By Jenifer Tull-Gauger
A thoughtful friend posed this on our Facebook page: I would like someone like the Tull-Gaugers to develop an “American Martial Arts” – a generic Kung Fu or Karate that all Americans could know and practice at school or home.
My response: I agree that people need to take responsibility in learning and practicing how to defend themselves. Plus martial arts get one moving and working out while learning skills. However, we are too traditional and too morally driven to put generic American martial arts out there for a faceless public to learn and practice without the guidance of a sensei.
We teach things that can and do hurt both the practitioner and others on whom the techniques are used. Instructors have a moral obligation to get to know the heart of the student who is learning how to injure others. We must teach them how NOT to do so, or what other things can be done to prevent physical confrontation. We should also instruct students, in the event that they do need to use their physical skills, that there is still a level of respect, restraint and common sense that should always be present in one’s actions.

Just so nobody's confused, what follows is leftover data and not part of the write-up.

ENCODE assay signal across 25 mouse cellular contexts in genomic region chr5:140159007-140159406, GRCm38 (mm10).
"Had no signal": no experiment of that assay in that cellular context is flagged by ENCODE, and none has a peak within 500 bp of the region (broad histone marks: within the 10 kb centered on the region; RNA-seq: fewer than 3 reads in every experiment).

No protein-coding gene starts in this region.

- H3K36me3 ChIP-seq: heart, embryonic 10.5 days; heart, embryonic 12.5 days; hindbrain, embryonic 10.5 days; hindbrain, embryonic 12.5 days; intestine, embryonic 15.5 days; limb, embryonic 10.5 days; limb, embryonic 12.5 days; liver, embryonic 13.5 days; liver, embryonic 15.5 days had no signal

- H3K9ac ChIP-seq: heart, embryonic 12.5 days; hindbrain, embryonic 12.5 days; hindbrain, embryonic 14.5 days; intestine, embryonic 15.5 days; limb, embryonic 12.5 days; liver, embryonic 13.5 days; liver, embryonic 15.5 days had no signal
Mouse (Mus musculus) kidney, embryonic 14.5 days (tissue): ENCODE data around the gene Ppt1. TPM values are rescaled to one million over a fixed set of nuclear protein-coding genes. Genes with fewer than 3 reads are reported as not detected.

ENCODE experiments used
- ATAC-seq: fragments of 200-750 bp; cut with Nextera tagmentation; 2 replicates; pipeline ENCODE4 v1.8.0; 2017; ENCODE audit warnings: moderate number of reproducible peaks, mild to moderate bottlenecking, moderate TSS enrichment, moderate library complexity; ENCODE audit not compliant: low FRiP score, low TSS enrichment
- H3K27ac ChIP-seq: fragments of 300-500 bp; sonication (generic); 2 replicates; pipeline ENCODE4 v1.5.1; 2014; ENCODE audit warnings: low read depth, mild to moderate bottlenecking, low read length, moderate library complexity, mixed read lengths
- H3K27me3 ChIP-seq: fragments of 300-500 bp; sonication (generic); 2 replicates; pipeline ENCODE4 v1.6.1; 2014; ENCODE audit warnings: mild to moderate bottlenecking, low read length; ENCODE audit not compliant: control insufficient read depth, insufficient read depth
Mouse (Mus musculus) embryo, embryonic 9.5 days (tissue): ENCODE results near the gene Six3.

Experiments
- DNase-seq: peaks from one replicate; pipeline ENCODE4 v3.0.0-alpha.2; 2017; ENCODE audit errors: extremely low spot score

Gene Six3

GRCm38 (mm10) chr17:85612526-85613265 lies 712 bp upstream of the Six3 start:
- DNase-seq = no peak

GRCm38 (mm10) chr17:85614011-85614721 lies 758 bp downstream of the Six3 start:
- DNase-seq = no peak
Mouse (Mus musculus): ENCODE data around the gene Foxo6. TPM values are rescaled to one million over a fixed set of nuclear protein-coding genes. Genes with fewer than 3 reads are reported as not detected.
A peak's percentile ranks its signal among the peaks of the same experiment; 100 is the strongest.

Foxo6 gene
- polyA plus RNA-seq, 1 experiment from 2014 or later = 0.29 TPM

All Americans who are willing and able to take on those responsibilities CAN learn what we have to teach. But it needs to be in a face-to-face, heart-to-heart situation. Thank you for thinking of us! And thank you for promoting martial arts!
The friend who posted the idea of a generic martial arts system regularly thinks of the good of the whole, and wants to make the world a better place. I believe this friend came up with the idea because of seeing the needs that our society has. We need to learn self defense, to learn to also protect others, to learn confidence and learn to be proactive, along with the side effect of getting exercise while practicing practical skills. But in practicing our skills, students can get hurt, and they can hurt others.
We teach our students how to disable an attacker. What we teach has an inherent level of danger no matter how safety-minded we are. Without a trained instructor, karate can become extremely dangerous. In short, we develop destructive powers, so we also must develop the peaceful side of the human being. Martial arts training needs supervision by competent instructors (as we have at East Valley Martial Arts). All practicing martial artists should have a relationship with a higher rank mentor. You won’t get that without face-to-face learning.